(New York) - Now that the Indonesian courts have acquitted or overturned the convictions of all Indonesians indicted for crimes against humanity in East Timor, the United Nations needs to take steps to create a judicial process that will bring to justice those responsible for these crimes, Human Rights Watch said today. The support of the United States, Japan, Australia, and European Union countries will be essential in this effort.
The appeals court in Jakarta today announced that it had overturned the convictions of four high-ranking Indonesian security officials and cut in half the 10-year sentence of Eurico Guterres, the former leader of the notorious Aitarak militia in East Timor.
"The decisions show that courts in Indonesia are simply not independent and are incapable of rendering justice for the atrocities committed in East Timor," said Brad Adams, executive director of Human Rights Watch's Asia Division. "Indonesia has given the international community no choice but to initiate a justice mechanism for these appalling crimes, which took place in full view of the world in 1999."
The four acquitted officials are Major General Adam Rachmat Damiri, who was commander of the military region that included East Timor and the highest-ranking officer to face trial; Colonel Nur Muis, who as commander of the Indonesian armed forces in East Timor was Damiri's direct subordinate in the Indonesian army's chain of command; former Police Chief Commissioner Hulman Gultom; and Lieutenant Colonel Soedjarwo. All had been found guilty by the ad hoc Human Rights Court in Jakarta for crimes against humanity, which Indonesia created in an attempt to shield itself from calls for an international tribunal.
Damiri and Muis were also indicted in February 2003 on three counts of crimes against humanity-murder, persecution, and deportation-by the U.N. Serious Crimes Unit in a joint indictment with East Timorese authorities at the Dili District Court in East Timor. The Indonesian government has vowed not to extradite anyone to the U.N.-backed courts in Dili. The decision by the Indonesian appeals court ensures that there is currently no chance for senior Indonesian military officials to be held accountable for the crimes committed by Indonesian army and security forces in East Timor.
Demonstrating its intent to shield Indonesians from justice for crimes in East Timor, the appeals court earlier this year overturned the convictions of five other Indonesians. Following today's decision, only two of the 18 who were originally tried by the ad hoc human rights court may serve prison time. Both of these men, Abilio Soares, the former governor of East Timor, and Eurico Guterres, are ethnic East Timorese.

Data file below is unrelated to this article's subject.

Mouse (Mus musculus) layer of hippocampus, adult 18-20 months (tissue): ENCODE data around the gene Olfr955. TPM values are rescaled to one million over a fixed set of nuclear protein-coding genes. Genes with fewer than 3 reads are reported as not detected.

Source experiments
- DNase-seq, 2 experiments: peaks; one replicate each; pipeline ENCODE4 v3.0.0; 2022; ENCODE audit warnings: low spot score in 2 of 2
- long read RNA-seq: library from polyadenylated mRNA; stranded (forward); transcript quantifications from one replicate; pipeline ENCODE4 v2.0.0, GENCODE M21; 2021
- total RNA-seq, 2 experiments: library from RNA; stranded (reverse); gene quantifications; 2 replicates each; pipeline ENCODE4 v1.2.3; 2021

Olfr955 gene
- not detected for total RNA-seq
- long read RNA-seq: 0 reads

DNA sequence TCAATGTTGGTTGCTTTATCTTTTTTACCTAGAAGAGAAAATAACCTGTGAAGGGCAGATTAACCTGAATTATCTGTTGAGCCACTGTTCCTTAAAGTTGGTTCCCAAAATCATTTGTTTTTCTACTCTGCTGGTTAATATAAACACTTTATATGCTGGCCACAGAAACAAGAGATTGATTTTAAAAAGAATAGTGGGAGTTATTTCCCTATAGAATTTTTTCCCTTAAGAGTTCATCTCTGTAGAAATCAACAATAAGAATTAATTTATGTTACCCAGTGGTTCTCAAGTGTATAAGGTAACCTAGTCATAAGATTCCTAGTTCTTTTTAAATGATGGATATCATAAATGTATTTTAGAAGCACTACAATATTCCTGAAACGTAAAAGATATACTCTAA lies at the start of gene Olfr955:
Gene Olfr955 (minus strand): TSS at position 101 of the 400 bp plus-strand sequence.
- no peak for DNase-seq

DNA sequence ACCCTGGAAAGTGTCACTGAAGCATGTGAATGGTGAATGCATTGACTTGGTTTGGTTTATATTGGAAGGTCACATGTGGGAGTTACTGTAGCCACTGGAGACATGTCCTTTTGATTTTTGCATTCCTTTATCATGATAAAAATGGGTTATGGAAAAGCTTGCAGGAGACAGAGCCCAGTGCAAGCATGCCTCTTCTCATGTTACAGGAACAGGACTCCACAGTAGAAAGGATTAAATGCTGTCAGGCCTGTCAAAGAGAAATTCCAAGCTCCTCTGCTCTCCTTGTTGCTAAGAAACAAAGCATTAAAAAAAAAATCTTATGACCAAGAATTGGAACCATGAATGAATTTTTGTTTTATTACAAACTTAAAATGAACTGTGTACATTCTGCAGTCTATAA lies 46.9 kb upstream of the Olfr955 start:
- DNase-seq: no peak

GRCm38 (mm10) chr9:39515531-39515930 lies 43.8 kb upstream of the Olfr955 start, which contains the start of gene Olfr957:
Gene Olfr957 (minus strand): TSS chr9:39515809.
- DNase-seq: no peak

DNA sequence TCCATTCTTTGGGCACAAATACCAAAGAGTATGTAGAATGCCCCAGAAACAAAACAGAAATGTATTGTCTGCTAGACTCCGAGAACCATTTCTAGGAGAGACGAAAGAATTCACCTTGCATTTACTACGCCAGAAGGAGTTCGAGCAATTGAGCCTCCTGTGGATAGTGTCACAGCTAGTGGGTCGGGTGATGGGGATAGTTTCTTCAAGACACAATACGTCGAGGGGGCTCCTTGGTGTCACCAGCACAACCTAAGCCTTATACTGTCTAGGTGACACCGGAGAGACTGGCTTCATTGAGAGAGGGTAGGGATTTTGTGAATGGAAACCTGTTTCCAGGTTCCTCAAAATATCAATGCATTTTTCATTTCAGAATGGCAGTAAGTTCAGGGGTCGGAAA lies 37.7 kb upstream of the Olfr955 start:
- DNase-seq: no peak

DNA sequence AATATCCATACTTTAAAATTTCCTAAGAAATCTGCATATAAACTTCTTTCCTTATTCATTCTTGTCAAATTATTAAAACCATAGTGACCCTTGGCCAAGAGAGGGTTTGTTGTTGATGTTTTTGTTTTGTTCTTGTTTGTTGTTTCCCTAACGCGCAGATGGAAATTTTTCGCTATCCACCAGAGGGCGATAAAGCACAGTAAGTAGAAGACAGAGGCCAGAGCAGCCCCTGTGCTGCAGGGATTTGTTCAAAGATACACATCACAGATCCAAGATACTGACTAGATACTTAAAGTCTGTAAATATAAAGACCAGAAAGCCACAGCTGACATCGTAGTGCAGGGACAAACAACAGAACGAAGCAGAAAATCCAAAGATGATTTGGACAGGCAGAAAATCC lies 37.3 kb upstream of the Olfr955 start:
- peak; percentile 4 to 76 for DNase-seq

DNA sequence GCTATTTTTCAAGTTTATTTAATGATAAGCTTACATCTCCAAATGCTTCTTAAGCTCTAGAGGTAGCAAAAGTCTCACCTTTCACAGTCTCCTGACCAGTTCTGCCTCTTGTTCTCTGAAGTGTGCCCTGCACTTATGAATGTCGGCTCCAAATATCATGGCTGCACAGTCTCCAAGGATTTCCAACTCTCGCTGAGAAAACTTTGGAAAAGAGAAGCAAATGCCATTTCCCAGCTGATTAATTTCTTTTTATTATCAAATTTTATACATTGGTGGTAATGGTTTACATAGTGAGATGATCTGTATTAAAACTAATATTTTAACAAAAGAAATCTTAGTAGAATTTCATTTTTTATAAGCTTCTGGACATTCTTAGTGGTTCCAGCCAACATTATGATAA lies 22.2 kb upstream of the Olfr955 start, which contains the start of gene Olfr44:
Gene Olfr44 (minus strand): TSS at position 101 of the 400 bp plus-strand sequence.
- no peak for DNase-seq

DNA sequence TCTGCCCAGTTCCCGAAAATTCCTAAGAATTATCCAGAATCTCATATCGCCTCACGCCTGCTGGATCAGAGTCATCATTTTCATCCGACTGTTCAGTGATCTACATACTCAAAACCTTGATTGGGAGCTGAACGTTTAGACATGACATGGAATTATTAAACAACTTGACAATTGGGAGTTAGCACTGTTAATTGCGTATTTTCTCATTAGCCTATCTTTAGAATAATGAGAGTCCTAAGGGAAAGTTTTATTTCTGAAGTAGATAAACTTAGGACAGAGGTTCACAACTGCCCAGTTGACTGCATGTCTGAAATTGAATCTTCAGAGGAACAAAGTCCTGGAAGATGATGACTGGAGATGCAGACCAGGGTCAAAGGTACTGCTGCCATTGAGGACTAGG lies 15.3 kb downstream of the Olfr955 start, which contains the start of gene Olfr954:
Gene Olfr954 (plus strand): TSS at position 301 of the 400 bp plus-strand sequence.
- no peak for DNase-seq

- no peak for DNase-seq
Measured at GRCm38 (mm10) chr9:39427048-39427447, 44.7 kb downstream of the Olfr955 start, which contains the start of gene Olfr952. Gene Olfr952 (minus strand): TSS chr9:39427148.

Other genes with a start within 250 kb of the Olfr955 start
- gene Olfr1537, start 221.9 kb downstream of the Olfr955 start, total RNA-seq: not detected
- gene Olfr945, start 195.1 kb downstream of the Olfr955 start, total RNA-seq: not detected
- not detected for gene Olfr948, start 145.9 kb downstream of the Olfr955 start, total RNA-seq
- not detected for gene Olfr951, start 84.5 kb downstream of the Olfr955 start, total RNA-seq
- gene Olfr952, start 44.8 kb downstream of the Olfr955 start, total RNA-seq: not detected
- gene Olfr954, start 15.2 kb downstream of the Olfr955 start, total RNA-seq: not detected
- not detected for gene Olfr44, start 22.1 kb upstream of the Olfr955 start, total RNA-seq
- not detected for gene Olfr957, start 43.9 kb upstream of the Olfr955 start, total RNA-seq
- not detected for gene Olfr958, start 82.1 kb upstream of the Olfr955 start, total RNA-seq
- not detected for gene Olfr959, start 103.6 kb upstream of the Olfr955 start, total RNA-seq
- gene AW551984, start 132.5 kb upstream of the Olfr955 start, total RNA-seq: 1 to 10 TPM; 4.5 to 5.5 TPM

"The results of these cases show that Indonesia remains committed to the fiction that the violence in East Timor was carried out only by East Timorese," said Adams. "The well-documented reality is that the violence was planned and orchestrated by the Indonesian military. The judicial games being played in Jakarta cannot alter these facts."
Human Rights Watch urged the United Nations to stop dragging its feet in creating a Commission of Experts to review the judicial processes in Jakarta and Dili and propose a bona fide judicial process that will bring to justice those responsible for the violence. In a recent letter to U.N. Secretary-General Kofi Annan, Human Rights Watch along with other human rights organizations urged the United Nations to immediately establish a Commission of Experts to review the judicial process in both East Timor and Indonesia and to make recommendations on how to resolve the impunity gap created by the Indonesian ad hoc Court in Jakarta.
"It's also time for the United States, Australia, Japan, and EU countries to realize that they should not do business with Jakarta on anything related to the military so long as Indonesia protects war criminals within its ranks," said Adams. "The scope for military reform is bleak so long as the military is incapable of cleaning its own house of human rights abusers."
In September 1999 the Indonesian Armed Forces and Timorese militias embarked on a campaign of murder, arson, and forced expulsion after the people of East Timor voted for independence in a U.N.-administered referendum. After a quarter century of brutal occupation, an estimated 1,000 to 2,000 East Timorese civilians were killed in the months before-and days immediately after-the vote in 1999. Approximately 500,000 people were forced from their homes or fled to seek refuge.
Human Rights Watch has long maintained that Indonesia has failed in its efforts to bring to justice high-ranking perpetrators of crimes committed in East Timor. For details, please see "Justice Denied for East Timor: Indonesia's Sham Prosecutions, the Need to Strengthen the Trial Process in East Timor, and the Imperative of U.N. Action".